Tuesday, December 14, 2010

International Satellite Internet and It's Communication System

International Satellite Internet and Successfully Launch Intelsat 17 Satellite-

International Satellite Internet
BusinessCom has been providing international satellite Internet access solutions through an extensive network of ground station facilities and geostationary satellite spacecraft fleet since 2003.
With coverage now including all of Africa, Asia, Middle East, Europe, CIS and Americas, our mission is to deliver high performance applications centric global satellite Internet connectivity services to residential customers, businesses and voice/data carriers. Our success providing satellite Internet worldwide is based on premium quality of infrastructure, a custom tailored approach to every client, skill strength of our personnel, proven and innovative global satellite Internet technologies such as Deterministic TDMA and DVB-S2 backed up by highly competitive pricing.

Worldwide Satellite InternetNittedal Earth Station in Norway, one of the terrestrial IP interconnection and uplink ground facilities used by BusinessCom worldwide satellite Internet access  
By using BusinessCom world wide satellite Internet access it is now possible to deliver broadband IP connectivity virtually to any point on Earth, with content delivered at very high speed. Our international satellite Internet services fully support QoS and provide toll quality VoIP and videoconferencing with the ability to prioritize mission critical applications such as VPN, SCADA, Resource Management, CITRIX applications and other traffic by IP ranges, ports, ToS and diffserv bits. This is achieved by using QoS built into the satellite modem or BusinessCom Traffic Engineering Server (TES) appliance. With optional built in or external encryption facilities, BusinessCom global satellite Internet circuits are very secure. With dedicated global satellite Internet backbone connectivity solutions based on SCPC and DVB-S2 platforms, BusinessCom delivers up to a full satellite transponder capacity through a small aperture antenna terminal installed at customer premises. This allows to quickly deploy independent IP networks and support many thousands of subscribers through wireless or terrestrial last mile extensions.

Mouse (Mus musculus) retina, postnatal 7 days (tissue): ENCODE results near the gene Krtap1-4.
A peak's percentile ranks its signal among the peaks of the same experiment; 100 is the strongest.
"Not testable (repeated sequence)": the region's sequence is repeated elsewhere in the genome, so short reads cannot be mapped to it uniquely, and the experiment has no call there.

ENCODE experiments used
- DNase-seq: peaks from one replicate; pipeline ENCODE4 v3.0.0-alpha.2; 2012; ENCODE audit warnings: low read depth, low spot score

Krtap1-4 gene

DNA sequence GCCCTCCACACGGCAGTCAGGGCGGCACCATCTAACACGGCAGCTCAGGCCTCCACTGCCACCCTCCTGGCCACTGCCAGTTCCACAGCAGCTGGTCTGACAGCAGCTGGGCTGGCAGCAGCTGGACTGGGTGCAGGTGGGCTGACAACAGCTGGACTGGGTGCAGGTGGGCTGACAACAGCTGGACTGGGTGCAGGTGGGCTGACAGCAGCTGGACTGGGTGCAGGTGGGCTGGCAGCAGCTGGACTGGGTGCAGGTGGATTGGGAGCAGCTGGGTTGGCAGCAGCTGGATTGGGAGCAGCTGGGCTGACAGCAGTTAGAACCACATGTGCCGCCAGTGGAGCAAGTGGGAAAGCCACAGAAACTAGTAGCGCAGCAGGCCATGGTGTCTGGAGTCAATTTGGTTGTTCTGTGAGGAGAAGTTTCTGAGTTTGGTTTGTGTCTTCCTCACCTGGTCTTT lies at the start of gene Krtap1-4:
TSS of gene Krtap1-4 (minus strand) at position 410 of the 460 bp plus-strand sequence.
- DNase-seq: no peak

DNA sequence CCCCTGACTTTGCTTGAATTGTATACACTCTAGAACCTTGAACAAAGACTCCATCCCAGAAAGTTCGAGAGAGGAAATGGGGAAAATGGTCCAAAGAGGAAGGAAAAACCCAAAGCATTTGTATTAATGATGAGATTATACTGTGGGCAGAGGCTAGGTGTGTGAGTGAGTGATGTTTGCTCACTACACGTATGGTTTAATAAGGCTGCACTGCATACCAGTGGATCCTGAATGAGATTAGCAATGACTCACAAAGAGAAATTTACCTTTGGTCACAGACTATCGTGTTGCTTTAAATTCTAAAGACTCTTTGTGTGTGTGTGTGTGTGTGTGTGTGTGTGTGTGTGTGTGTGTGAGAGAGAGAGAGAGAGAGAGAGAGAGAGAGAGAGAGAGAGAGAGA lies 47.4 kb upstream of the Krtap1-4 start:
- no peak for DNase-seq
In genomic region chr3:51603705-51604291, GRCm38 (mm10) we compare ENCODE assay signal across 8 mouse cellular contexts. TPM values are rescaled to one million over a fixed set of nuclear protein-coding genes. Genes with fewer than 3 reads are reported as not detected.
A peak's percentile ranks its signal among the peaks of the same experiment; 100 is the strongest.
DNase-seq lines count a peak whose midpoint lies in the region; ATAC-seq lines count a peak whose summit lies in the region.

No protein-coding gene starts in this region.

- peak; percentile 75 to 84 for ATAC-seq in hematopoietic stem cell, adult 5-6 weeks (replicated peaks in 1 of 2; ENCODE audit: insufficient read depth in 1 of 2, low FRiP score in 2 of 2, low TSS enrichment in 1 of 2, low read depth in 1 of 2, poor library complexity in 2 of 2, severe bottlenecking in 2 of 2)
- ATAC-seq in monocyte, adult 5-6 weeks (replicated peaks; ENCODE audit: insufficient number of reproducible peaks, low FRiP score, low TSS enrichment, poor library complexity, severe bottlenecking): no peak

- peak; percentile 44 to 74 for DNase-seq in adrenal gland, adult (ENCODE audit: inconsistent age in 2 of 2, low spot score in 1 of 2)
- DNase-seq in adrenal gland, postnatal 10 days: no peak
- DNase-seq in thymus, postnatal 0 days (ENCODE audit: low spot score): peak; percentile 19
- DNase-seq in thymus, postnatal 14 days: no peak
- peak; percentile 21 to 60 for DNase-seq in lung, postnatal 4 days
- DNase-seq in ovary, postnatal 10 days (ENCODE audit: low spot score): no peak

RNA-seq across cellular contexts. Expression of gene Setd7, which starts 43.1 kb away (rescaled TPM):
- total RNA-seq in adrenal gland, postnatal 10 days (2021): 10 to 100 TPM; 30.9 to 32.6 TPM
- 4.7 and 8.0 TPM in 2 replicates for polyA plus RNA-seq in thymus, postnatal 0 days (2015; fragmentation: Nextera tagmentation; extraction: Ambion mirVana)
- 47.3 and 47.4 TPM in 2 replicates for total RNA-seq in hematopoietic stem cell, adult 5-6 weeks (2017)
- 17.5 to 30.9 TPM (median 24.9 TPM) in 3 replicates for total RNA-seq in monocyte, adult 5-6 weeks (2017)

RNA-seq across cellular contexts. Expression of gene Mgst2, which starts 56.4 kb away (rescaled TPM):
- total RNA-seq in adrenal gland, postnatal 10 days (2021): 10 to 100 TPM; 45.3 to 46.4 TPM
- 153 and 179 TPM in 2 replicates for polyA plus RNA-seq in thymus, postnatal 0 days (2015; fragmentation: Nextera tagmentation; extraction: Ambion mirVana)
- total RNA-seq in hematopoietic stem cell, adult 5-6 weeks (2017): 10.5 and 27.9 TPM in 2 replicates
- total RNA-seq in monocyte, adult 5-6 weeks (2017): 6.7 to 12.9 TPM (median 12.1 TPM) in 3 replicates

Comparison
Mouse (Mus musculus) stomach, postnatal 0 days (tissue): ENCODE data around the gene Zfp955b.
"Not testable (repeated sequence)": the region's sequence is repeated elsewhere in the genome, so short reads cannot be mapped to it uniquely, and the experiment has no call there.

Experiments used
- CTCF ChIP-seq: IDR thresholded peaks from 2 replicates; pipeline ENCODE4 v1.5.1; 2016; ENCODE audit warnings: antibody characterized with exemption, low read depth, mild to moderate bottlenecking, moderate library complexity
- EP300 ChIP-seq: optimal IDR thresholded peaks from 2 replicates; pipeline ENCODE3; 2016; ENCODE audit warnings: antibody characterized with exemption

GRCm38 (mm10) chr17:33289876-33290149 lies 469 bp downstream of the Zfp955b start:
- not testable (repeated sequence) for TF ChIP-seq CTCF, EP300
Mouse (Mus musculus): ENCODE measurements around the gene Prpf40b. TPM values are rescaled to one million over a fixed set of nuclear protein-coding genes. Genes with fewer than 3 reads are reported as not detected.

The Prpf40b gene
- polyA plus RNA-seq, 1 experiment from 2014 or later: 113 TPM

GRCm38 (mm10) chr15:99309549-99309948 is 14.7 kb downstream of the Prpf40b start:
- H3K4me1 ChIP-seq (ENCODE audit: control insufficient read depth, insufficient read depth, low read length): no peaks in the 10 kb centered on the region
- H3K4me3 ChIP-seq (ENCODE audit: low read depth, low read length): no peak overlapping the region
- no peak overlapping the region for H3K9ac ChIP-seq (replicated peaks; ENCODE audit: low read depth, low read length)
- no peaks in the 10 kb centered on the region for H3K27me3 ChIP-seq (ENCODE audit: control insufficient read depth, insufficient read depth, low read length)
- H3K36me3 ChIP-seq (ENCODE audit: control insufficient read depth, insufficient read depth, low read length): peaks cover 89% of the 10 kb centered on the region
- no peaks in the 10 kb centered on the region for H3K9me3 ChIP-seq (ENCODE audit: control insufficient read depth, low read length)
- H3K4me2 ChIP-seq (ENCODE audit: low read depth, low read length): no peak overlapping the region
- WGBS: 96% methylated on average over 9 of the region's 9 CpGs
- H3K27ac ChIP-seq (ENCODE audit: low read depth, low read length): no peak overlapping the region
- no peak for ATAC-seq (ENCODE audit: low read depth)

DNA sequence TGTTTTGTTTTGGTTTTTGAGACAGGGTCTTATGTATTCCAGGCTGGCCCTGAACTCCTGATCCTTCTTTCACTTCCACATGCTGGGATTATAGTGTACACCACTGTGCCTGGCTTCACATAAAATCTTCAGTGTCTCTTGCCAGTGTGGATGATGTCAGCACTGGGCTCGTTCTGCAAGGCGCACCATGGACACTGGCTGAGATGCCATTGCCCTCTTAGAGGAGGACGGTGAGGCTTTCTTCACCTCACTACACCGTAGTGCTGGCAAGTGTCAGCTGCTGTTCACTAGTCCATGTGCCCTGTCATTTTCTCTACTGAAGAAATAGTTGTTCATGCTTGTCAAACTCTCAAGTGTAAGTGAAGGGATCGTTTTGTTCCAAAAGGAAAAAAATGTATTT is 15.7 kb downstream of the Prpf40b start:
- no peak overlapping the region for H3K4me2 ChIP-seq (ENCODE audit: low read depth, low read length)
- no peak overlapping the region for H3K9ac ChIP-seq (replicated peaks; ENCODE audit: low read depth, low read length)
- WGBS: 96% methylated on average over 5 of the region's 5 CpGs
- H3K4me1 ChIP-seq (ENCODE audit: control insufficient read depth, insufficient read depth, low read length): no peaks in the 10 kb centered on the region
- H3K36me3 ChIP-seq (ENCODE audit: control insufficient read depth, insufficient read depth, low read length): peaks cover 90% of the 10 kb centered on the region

International Satellite Communications System


The purpose of ISCS is to provide timely delivery of critical aviation-related weather information to support air traffic management and flight operations in over 80 countries, and regional meteorological telecommunications between The United States and nations in The Caribbean and Central America.

To all ISCS/RMTN (Transmit- Receive) users:
On 31 March 2010; beginning at 07:00 PM (EDT) the two-way (transmit/receive) portion of the ISCS will no longer be operational. There will be no disruption/discontinuation of the ISCS broadcast.

Once the two-way portion of the ISCS no longer operational; the ISCS satellite capability will be broadcast only. ISCS sites that had been transmitting their OPMET data to the NWSTG FTP server via the ISCS satellite should use Email ingest to perform that function.

A todo el ISCS/RMTN (Transmita- Recibe) usuarios:
El 31 de Marzo 2010; empezando a las 07:00 de la tarde (EDT) la dos-manera (transmite/recibe) porción del ISCS ya no será operacional. No habrá interrupción/discontinuación de la transmisión de ISCS. Una vez que la porción de dos-manera del ISCS ya no operacional; la capacidad de satélite de ISCS será transmitida sólo. ISCS sitúa que había estado transmitiendo sus datos de OPMET al servidor de NWSTG FTP a través del satélite de ISCS debe utilizar Correo electrónico ingiere para realizar esa función. 

Product Collection and Dissemination
For International Satellite Communications System (ISCS)-

ISCS uses three INTELSAT satellites to disseminate meteorological products to users -- INTELSAT 903 over the Atlantic Ocean, and INTELSAT 701 over the Pacific Ocean, INTELSAT 906 over the Indian Ocean (see ISCS operations Footprints).  ISCS satellite uplinks (ground stations), are located at three Verizon International Gateways. Andover Maine covers the Atlantic Ocean region, and Yacolt Washington covers the Pacific region while Fuchsstadt Germany covers the remainder of the Pacific region - eastern Asia.